The household no longer receives its food, oil and wine and maize, from out of the earth in the motion of fate. The earth is annulled, and money takes its place. The landowner, who is the lieutenant of God and of Fate, like Abraham, he, too, is annulled. There is now the order of the rich, which supersedes the order of the Signoria.3
Ancient agriculture was at one with the land, and the farmers who tilled the land did so with respect and with hearty offerings to the Gods.4 Modern farms are eyesores and destroy the land rather than nourishing it. Modern “farms don’t really belong to the land. They only scratch it and irritate it, and are never at one with it.”5 Due to the current rationalistic and materialistic metaphysic and a way of thinking inherited from the Semitic religions, we consider ourselves vicegerents or masters of a planet that is ours for the taking, yet the truth is that the Earth is alive and is a manifestation of the preternatural Godhead. David Jones, the Catholic poet, wrote a pithy poem about just this:
Does the land wait the sleeping lord
or is the wasted land
that very lord who sleeps?6
When we hurt the land, make an animal suffer, or cut down a tree, we are inflicting grave injuries on the Mother Goddess, and in turn the Mother Goddess responds by afflicting us with devastating weather events and grave psychological distress. There is another way, the old way, the way of the Gods:
[T]he intensive culture of vine and olive and wheat, by the ceaseless industry of naked human hands and winter-shod feet, and slow-stepping, soft-eyed oxen does not devastate a country, does not denude it, does not lay it bare, does not uncover its nakedness, does not drive away either Pan or his children. The streams run and rattle over wild rocks of secret places, and murmur through blackthorn thickets where the nightingales sing all together, unruffled and undaunted.7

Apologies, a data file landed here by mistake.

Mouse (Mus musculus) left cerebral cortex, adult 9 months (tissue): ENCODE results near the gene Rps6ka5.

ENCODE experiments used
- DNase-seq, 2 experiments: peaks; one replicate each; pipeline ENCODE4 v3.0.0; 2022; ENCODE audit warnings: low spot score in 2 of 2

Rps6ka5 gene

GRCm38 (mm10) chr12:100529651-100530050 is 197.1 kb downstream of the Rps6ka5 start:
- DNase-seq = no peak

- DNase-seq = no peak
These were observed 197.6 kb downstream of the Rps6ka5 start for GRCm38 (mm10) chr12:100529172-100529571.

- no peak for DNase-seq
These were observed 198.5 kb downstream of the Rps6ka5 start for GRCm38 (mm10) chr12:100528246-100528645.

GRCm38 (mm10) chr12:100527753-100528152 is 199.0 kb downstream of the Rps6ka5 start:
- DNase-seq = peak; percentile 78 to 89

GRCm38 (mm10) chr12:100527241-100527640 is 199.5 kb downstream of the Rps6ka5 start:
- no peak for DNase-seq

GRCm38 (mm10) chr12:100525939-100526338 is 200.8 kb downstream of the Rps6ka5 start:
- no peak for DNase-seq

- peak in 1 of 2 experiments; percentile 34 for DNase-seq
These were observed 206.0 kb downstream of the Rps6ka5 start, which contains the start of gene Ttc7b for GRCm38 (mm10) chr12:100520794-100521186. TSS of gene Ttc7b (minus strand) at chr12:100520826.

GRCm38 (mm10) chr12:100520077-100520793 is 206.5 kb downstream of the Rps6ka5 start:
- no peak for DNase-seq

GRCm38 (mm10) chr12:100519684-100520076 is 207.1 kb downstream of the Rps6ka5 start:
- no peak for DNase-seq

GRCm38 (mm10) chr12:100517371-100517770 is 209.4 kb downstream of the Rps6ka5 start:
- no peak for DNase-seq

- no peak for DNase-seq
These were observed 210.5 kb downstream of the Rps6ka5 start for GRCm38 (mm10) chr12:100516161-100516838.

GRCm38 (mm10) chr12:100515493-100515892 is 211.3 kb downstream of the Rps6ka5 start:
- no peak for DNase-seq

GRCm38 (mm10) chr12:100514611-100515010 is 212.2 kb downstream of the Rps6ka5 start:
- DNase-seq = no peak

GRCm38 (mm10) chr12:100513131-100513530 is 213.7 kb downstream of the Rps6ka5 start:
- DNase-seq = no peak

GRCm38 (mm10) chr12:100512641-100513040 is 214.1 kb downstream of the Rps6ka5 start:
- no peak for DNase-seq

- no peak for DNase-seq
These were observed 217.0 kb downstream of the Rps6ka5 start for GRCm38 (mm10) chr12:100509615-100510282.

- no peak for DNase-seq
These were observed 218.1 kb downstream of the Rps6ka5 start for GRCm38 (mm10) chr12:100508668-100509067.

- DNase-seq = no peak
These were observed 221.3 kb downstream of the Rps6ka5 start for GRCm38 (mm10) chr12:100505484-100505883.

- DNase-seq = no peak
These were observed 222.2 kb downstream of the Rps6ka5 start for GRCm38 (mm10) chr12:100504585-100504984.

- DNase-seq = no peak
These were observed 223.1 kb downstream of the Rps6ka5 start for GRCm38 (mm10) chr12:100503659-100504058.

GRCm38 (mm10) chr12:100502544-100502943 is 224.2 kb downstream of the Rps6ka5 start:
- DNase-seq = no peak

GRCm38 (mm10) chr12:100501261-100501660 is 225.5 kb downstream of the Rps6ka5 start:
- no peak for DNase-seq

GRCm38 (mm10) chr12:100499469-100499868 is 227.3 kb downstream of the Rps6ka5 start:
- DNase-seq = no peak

Just because we now harm the world with our industrial agriculture, does not mean that it has to always be this way. We can change things still! “…it can be done. Man can live on the earth and by the earth without disfiguring the earth.”8
Though the ethical and health reasons for eating better are important, so is the epicurean reason, namely the sheer pleasure one gets from partaking of good things. One should eat slowly, savoring the experience of good food that is a gift from Demeter and Dionysus (the Goddess of grain and the God of fruit). Lawrence wrote the poem Mystic about this:
They call all experience of the senses mystic, when the experience is
So an apple becomes mystic when I taste in it
the summer and the snows, the wild welter of earth
and the insistence of the sun.
All of which things I can surely taste in a good apple.
Though some apples taste preponderantly of water, wet and sour
and some of too much sun, brackish sweet
like lagoon-water, that has been too much sunned.
If I say I taste these things in an apple, I am called mystic, which means a
The only way to eat an apple is to hog it down like a pig
and taste nothing
that is real.
But if I eat an apple, I like to eat it with all my senses awake.
Hogging it down like a pig I call the feeding of corpses.9
Lawrence expands upon this thought in the following passage: